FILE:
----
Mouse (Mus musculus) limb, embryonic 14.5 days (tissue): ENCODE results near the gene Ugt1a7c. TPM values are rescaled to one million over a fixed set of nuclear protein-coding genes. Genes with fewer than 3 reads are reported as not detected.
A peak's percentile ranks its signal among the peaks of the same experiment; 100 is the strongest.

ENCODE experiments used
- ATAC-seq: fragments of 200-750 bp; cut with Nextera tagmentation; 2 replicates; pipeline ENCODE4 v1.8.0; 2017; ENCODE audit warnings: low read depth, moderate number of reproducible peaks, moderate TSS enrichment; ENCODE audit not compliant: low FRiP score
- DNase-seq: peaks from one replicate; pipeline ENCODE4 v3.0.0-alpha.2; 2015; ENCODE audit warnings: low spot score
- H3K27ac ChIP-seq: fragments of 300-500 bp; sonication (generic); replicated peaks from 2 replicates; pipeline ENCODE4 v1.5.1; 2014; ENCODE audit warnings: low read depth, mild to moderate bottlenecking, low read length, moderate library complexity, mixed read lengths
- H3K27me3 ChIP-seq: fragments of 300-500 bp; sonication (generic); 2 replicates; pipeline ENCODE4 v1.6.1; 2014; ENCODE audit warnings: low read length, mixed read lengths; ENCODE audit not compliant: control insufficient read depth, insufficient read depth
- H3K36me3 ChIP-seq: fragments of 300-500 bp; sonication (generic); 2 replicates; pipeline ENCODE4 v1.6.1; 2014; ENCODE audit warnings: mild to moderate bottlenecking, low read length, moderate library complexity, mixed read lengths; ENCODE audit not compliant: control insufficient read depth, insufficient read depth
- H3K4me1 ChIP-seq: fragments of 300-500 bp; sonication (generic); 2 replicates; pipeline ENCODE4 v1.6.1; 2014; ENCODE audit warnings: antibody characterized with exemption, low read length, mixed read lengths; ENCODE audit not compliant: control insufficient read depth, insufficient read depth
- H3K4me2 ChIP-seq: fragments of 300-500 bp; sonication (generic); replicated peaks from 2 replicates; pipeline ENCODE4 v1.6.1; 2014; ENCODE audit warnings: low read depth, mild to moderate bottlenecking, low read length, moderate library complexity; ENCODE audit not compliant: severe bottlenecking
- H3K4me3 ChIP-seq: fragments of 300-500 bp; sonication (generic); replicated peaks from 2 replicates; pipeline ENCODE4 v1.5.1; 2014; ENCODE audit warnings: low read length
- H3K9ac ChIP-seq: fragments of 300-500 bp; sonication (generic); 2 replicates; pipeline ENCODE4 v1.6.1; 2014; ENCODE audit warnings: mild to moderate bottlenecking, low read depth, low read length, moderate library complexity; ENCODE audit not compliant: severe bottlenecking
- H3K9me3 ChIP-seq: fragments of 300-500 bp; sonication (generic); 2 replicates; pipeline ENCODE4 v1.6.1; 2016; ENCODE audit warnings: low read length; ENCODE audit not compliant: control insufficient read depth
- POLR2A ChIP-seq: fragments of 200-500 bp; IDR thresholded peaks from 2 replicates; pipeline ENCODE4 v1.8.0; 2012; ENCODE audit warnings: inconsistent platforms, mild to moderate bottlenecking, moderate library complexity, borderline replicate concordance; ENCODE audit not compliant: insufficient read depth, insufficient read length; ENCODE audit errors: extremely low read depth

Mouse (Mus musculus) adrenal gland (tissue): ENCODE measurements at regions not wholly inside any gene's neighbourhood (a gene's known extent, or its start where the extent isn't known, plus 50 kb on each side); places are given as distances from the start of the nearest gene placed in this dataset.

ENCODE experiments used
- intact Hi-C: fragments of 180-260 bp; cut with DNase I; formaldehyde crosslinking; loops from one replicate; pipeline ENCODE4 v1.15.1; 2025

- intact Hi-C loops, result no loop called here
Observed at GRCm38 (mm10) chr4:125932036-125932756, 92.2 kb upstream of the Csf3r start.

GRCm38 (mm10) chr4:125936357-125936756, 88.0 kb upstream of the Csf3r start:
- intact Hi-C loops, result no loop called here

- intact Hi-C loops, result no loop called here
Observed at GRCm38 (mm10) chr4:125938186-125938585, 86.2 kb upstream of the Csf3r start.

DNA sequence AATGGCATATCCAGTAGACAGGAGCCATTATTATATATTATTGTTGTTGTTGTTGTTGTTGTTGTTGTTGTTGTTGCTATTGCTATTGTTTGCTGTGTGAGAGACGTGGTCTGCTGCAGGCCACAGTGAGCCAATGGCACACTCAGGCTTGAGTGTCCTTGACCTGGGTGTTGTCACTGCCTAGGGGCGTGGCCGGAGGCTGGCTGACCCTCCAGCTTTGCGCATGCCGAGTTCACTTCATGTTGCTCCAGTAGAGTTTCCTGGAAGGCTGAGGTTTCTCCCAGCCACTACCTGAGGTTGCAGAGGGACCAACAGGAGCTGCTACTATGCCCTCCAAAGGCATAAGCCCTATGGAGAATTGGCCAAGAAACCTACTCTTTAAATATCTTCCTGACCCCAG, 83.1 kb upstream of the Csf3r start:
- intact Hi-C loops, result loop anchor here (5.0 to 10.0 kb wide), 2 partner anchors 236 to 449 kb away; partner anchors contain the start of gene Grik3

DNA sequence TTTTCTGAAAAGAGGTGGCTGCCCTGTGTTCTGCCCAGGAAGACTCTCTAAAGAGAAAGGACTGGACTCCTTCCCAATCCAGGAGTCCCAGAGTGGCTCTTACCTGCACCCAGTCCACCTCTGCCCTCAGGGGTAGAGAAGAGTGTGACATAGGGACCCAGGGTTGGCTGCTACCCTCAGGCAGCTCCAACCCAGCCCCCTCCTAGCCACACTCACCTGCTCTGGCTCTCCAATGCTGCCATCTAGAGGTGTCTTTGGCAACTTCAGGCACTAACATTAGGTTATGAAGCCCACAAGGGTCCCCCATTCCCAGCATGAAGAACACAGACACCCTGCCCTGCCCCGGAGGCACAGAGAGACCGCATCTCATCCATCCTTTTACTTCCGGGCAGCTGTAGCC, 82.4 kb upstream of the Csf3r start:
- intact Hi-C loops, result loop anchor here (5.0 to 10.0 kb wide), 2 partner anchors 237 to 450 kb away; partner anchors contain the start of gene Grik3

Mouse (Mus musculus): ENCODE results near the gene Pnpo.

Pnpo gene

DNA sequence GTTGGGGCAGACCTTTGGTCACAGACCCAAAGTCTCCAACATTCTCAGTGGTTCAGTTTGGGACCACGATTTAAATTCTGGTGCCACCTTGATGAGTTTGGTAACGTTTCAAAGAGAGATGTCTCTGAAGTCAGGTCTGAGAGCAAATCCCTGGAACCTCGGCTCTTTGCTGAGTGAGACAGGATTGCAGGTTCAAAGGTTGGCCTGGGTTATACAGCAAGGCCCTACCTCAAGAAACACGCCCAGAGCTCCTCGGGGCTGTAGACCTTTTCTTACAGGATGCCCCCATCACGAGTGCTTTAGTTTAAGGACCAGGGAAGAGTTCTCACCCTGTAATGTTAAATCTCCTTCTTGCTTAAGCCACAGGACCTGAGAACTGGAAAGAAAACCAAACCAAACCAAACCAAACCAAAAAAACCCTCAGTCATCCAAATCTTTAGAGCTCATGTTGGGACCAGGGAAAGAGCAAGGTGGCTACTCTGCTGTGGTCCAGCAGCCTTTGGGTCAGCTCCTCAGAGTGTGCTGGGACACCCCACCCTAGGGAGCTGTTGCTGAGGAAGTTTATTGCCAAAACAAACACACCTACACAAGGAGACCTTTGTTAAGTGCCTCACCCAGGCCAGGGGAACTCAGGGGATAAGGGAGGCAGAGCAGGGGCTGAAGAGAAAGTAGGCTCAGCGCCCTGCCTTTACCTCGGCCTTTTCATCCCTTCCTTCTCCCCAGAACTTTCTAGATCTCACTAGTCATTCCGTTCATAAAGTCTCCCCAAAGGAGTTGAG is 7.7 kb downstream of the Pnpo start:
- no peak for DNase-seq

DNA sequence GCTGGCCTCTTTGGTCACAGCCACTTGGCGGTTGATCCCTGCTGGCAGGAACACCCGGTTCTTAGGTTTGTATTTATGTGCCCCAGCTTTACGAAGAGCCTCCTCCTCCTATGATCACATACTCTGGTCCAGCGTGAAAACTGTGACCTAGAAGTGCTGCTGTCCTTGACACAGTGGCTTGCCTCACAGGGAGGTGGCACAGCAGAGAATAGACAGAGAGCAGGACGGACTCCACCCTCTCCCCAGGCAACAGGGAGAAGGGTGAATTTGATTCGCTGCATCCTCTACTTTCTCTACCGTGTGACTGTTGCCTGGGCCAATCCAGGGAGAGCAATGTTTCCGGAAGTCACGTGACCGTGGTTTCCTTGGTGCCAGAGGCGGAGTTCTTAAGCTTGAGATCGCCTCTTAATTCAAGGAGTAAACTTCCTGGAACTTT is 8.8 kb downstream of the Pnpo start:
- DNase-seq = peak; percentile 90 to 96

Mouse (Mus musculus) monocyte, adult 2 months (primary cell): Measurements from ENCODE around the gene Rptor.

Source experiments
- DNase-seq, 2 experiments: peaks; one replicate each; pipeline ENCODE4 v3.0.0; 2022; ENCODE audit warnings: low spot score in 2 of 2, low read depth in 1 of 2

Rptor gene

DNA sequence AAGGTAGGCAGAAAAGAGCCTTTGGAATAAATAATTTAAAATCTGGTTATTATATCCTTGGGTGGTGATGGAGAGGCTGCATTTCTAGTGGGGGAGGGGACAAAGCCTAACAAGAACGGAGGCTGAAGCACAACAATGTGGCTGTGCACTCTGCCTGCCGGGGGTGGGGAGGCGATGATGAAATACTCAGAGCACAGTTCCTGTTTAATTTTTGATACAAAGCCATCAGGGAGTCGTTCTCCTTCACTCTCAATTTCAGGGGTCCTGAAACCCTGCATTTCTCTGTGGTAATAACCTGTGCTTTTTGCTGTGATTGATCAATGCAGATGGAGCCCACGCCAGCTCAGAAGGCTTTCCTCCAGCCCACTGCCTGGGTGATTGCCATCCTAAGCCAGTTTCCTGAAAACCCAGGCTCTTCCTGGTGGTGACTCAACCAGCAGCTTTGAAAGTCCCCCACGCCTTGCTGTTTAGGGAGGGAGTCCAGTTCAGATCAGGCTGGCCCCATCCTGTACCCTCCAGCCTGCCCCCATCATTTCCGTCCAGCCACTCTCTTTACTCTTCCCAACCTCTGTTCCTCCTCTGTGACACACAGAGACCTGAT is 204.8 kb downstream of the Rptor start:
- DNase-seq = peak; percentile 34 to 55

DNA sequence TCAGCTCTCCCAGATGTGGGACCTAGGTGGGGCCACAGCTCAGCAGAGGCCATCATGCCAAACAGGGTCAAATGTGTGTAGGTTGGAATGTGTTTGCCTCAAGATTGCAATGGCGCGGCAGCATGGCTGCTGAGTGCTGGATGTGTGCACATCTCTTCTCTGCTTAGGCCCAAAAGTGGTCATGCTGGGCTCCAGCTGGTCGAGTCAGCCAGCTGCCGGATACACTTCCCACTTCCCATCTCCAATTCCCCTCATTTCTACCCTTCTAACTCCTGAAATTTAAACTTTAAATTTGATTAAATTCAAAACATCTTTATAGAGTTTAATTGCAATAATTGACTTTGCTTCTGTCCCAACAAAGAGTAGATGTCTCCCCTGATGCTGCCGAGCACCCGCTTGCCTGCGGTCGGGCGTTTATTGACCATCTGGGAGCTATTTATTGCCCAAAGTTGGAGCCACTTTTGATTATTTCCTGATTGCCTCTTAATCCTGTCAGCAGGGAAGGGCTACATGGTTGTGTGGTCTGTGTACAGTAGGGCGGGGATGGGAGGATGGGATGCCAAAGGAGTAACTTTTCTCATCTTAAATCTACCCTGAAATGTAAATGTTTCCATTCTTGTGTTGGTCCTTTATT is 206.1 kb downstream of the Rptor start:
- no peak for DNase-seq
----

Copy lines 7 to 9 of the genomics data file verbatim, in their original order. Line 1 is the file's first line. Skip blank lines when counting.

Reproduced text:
- H3K27me3 ChIP-seq: fragments of 300-500 bp; sonication (generic); 2 replicates; pipeline ENCODE4 v1.6.1; 2014; ENCODE audit warnings: low read length, mixed read lengths; ENCODE audit not compliant: control insufficient read depth, insufficient read depth
- H3K36me3 ChIP-seq: fragments of 300-500 bp; sonication (generic); 2 replicates; pipeline ENCODE4 v1.6.1; 2014; ENCODE audit warnings: mild to moderate bottlenecking, low read length, moderate library complexity, mixed read lengths; ENCODE audit not compliant: control insufficient read depth, insufficient read depth
- H3K4me1 ChIP-seq: fragments of 300-500 bp; sonication (generic); 2 replicates; pipeline ENCODE4 v1.6.1; 2014; ENCODE audit warnings: antibody characterized with exemption, low read length, mixed read lengths; ENCODE audit not compliant: control insufficient read depth, insufficient read depth